How Does AIDA Fit Into the Design Process?
Many executives, marketers, business people and designers believe that the best way to get things done in life is to create an “Aha Moment” when it comes to getting things designed. They often refer to this “Aha Moment” as a “iphany.” For some reason, the action-centric perspective of most designers seems to put the design on a higher pedestal than thinking through the big questions that are often asked by the customer before purchasing their product or service. The focus on the moment is clearly a problem.
One of the most common challenges that face marketing and business owners are being able to communicate the message and vision for their product or service in an appropriate language (business language). This is especially challenging if that message and vision are not communicated in everyday language such as the language of regular folks, which is more common in formal company settings like board meetings, corporate conference rooms, and trade show exhibits. How can one designer stay on task during a highly charged marketing or business development activity? The answer is that they must be able to think in an “Aha Moment” when it comes to designing products and services. Here is an example;
Marketing and business development professionals may need to work on a new product design. What is their best strategy for getting the message of the product designed and communicated? Will they use a formal AIDA format, which they first developed in the early 1950s? Would they be better served using the more flexible problem-solving approach that they employed in the past, when problem-solving actually meant designing solutions to real-life problems, rather than creating product designs? Perhaps a seasoned sales professional with experience in marketing and business development would be the best person to approach this “product design process” and suggest the best approach?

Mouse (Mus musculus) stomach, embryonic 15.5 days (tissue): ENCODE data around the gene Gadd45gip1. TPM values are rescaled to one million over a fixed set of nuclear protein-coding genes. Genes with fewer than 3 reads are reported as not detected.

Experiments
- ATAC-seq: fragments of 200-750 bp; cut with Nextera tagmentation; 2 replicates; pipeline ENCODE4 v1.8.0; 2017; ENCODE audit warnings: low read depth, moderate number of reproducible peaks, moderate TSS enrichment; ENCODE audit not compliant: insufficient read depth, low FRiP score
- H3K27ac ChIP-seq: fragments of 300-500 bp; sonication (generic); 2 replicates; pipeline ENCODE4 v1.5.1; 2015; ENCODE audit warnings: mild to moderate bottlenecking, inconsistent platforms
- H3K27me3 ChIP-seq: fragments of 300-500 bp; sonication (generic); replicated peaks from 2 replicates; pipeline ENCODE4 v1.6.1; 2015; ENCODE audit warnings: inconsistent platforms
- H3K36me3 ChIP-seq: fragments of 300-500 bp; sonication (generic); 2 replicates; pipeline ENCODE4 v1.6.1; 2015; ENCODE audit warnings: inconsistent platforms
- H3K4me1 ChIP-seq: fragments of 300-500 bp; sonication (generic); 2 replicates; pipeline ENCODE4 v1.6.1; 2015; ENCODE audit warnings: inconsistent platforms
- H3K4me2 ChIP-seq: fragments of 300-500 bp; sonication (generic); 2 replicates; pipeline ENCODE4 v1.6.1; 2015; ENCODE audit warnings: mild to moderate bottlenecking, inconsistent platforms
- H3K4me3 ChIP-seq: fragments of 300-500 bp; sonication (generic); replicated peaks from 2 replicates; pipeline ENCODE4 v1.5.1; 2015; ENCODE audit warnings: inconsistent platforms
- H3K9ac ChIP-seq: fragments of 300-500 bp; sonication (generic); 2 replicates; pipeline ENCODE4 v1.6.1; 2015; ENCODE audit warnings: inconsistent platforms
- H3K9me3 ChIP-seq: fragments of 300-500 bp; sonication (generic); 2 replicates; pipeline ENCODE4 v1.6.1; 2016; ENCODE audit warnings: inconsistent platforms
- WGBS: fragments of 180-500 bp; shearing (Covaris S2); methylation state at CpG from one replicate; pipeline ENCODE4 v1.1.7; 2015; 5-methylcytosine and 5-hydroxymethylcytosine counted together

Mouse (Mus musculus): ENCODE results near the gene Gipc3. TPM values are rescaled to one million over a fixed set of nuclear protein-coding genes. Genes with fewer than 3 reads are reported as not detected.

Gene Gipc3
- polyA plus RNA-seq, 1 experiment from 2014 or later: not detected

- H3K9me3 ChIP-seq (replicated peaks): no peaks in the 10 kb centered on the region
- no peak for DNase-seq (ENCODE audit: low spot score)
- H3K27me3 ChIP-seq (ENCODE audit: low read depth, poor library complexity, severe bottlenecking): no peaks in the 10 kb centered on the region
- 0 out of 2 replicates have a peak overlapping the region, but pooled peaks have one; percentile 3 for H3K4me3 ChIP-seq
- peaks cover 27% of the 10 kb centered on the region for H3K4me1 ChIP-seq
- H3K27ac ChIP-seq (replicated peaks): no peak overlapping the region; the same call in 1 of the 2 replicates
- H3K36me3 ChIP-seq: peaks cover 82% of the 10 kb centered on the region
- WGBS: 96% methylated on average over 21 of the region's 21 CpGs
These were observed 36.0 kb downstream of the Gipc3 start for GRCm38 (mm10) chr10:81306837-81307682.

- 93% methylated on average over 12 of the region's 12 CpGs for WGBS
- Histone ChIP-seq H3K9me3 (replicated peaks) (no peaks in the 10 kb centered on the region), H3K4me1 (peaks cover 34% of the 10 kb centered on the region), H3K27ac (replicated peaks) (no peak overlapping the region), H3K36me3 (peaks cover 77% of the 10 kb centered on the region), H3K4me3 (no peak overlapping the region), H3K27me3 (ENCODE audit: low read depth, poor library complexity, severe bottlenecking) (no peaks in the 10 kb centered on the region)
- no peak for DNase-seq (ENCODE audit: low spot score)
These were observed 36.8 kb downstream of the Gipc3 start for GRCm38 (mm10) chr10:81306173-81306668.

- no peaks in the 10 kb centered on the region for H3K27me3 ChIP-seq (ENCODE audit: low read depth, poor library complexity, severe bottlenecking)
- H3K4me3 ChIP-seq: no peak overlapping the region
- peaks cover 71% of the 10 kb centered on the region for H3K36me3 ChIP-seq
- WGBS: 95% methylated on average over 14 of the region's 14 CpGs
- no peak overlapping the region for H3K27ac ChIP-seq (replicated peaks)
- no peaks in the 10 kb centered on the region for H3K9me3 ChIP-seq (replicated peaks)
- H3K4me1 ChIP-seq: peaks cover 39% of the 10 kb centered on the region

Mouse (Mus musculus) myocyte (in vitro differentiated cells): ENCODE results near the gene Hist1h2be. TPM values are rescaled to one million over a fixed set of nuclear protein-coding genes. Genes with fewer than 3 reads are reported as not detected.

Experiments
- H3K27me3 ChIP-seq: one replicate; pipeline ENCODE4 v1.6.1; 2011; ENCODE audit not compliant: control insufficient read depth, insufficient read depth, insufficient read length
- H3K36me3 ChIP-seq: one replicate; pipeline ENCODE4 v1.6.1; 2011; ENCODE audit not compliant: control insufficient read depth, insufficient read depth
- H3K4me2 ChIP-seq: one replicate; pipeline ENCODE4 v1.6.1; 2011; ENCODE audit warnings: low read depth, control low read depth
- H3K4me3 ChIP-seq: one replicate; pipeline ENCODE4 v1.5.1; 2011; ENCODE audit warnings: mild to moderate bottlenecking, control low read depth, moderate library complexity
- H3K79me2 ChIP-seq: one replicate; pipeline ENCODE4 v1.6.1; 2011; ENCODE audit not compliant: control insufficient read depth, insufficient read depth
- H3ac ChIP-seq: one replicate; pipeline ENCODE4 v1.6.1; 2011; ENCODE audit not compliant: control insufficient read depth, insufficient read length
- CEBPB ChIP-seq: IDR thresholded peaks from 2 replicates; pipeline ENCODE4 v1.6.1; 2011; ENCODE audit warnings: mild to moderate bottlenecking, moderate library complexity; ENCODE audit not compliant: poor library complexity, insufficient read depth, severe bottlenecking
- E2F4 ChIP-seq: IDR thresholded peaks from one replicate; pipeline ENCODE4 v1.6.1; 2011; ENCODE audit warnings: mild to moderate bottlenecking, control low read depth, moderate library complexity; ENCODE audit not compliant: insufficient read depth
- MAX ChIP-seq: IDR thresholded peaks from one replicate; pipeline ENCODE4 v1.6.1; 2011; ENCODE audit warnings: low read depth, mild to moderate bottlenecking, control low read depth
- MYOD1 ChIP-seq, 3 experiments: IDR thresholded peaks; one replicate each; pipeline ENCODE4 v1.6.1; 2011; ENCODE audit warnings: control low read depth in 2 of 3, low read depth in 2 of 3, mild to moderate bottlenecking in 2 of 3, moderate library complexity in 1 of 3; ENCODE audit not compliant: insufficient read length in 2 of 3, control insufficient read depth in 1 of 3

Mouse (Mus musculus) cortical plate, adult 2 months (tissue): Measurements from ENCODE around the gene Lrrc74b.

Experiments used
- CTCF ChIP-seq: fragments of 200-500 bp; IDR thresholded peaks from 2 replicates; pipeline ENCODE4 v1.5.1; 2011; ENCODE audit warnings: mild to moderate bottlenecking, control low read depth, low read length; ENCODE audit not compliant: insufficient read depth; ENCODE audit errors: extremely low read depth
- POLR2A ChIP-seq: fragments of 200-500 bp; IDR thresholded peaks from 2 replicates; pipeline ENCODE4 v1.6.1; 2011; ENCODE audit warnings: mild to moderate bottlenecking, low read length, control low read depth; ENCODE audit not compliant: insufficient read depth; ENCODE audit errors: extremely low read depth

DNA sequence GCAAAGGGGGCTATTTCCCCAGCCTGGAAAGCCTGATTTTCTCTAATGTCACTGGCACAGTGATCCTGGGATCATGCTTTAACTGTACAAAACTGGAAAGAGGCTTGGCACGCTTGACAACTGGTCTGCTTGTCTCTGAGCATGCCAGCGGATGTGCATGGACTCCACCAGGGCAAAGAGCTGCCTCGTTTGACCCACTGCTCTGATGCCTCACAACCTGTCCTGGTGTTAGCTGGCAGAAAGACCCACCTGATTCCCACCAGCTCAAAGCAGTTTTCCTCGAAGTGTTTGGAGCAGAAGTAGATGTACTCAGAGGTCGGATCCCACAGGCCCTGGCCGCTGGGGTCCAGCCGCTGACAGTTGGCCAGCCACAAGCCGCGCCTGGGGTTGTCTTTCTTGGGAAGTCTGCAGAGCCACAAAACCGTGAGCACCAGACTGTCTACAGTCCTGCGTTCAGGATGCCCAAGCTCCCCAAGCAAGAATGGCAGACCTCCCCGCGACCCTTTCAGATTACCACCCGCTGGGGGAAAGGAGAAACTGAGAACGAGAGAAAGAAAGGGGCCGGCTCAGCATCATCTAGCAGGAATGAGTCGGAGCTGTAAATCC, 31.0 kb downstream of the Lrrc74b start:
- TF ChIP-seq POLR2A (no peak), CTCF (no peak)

A critical component of any successful AIDA strategy is a sketch of the problem, with a list of the proposed solutions in sequential order. It is widely believed that the process of visualizing something on paper is much more difficult than actually doing it, and it is this difference in the conceptualization process that will have the greatest impact on the final product. In the case of a problem-solving approach, the sketched out logical model is the rational model. In the case of a problem-solving approach, the sketched out logical model is the Graphic Design Reference Model (GDRM).
A second critical component to a successful AIDA strategy is an action-oriented perspective. Most of the product designer and business development professionals I spoke with do not take an action-centered perspective during the product design process. This means that they fail to see the relationship between a sketched out logical model and a set of action-oriented requirements. It is only when these critical steps are followed that a product meets the original goal. In the case of marketing and business development professionals, however, taking an action-oriented perspective means being able to look at the problem from a more critical and thorough perspective.
One important difference between designing and problem-solving is that designers often feel they have a deeper understanding of their clients’ problems, whereas problem-solveters feel that they have a better idea of how to solve problems. It is therefore important for designers and problem-solvers to work side-by-side in order to achieve their solutions. However, this doesn’t mean that a designer or problem solver should share all of the responsibility for the design process. As my conversations with designers continue to suggest, the designer will often make the calls while the problem solver will need to be on hand to implement the ideas of the designer.